The low oil price continues to cause carnage with the oil industry and increasingly once-untouchable US shale companies. Indeed, the Saudi strategy to kneecap the American fracking industry looks not only like it is paying off, but will not be reversed anytime soon.
Last week, the influential Saudi oil minister Ali al-Naimi, told the IHS Ceraweek Conference (dubbed the oil and gas Davos) that there would be no deal to cut back on production and gave a warning to the US shale industry:
“The producers of these high-cost barrels must find a way to lower their costs, borrow cash or liquidate,” he said.
In a bid to starve of liquidation we had a string of announcements last week from frackers hanging on by their fingertips:
- Announcement one: The largest oil producer in the shale plays of North Dakota, Whiting Petroleum, said it would be suspending fracking operations in the state as of April Fool’s day. It has also cut its budget by a staggering eighty percent.
One commentator on the OilPrice website noted that “these are some of the biggest spending cuts in the industry so far … Whiting is slashing spending and appeasing investors as much as it can, but right now it’s all about avoiding bankruptcy for this company and its peers as the waiting game continues.”
- Announcement two: Continental Resources, once dubbed the “King of the Bakken”, also pronounced it was halting all fracking in the Bakken shale formation, since posting the company’s first loss since 2007. The company currently has no crews working in the Bakken.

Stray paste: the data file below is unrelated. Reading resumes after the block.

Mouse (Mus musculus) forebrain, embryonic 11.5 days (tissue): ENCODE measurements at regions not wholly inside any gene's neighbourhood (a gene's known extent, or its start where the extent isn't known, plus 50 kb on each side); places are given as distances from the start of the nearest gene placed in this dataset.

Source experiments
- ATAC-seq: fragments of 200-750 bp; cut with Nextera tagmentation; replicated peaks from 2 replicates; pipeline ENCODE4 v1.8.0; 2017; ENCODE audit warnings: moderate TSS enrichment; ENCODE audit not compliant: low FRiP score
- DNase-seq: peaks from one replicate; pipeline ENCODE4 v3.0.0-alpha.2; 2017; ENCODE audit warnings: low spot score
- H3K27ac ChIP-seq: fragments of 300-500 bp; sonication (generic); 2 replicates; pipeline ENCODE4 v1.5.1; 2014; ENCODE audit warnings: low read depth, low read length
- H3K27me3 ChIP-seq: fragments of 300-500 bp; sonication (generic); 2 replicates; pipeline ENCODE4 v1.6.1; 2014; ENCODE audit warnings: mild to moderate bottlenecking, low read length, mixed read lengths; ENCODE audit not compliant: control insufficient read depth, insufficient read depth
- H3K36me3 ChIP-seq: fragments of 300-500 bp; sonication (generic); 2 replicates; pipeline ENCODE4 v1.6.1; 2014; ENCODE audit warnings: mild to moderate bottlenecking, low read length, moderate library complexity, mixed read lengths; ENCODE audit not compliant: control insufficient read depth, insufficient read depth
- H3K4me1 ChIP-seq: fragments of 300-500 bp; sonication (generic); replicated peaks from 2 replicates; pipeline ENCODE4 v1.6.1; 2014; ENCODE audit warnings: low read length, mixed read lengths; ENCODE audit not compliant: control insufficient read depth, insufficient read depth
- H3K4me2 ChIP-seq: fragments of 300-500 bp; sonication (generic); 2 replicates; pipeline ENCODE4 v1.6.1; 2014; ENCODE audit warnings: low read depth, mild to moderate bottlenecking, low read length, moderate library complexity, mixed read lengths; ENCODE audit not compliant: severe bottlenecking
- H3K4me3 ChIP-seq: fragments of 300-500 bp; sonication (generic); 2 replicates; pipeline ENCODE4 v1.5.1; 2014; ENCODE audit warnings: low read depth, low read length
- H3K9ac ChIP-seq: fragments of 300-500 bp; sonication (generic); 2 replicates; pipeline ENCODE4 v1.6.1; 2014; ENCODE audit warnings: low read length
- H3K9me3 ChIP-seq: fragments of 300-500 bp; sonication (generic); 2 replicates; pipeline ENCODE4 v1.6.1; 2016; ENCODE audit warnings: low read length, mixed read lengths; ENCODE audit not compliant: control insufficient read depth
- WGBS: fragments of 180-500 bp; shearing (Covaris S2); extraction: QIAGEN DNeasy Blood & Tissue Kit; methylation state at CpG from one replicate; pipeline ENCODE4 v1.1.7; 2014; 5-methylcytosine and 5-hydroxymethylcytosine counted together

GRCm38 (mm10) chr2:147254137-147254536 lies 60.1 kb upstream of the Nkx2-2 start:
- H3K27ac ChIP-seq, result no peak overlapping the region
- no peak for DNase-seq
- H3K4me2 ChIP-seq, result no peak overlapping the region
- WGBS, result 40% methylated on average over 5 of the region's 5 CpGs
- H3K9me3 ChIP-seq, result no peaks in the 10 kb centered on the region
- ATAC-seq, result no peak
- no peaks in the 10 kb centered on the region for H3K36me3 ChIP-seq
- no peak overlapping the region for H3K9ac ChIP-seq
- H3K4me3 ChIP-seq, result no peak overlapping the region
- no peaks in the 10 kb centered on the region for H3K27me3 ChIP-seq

- Announcement three: The “financially strapped” Chesapeake Energy Corp proclaimed it was halting new drilling in Ohio’s Utica Shale due to “financial constraints”.
The string of announcements last week is systematic of the pain currently being felt by the American fracking industry. But the collapse in the oil price is not the real issue threatening the long term viability of Big Oil.
In a strongly worded lead editorial today, The Financial Times warns the industry that “reinvention” is needed to survive.
Reflecting what its critics have been arguing for years, the paper says “The real danger is not the collapse in oil prices over the past couple of years — that is just a symptom of the upheavals in global energy markets that are putting the international oil companies’ business model at risk. If they are to last another hundred years, they will need a fundamental rethink of their operations and their strategy.”
And central to this is climate change and the fact that we cannot carry on burning oil. “The pledges made by governments at the Paris climate talks to curb carbon dioxide emissions will impede the growth of fossil fuels, including oil,” notes the FT.
The paper argues that Big Oil could “seize the opportunity in climate policy” and invest more in renewable energy.
Whilst this is something that the industry’s critics and environmentalists have been arguing for decades, it is a pivotal moment when it is being said in the main Editorial of one of the world’s leading business newspapers.
The paper goes on to ask a hugely pertinent question as to whether “the present generation of executives is facing up to” the challenge that climate change poses to the industry.
The answer appears not. One commentator for the subscription-only Politico reports on the IHS Ceraweek conference and notes: “Many oil and gas players dismissed the political threats they face from green activists, contending that global warming was simply an engineering and communications challenge.”
It seems the present generation of oil executives is just like the last. They see climate change as a technological tweak to their future, not a wholesale re-evaluation.
They fail the climate test.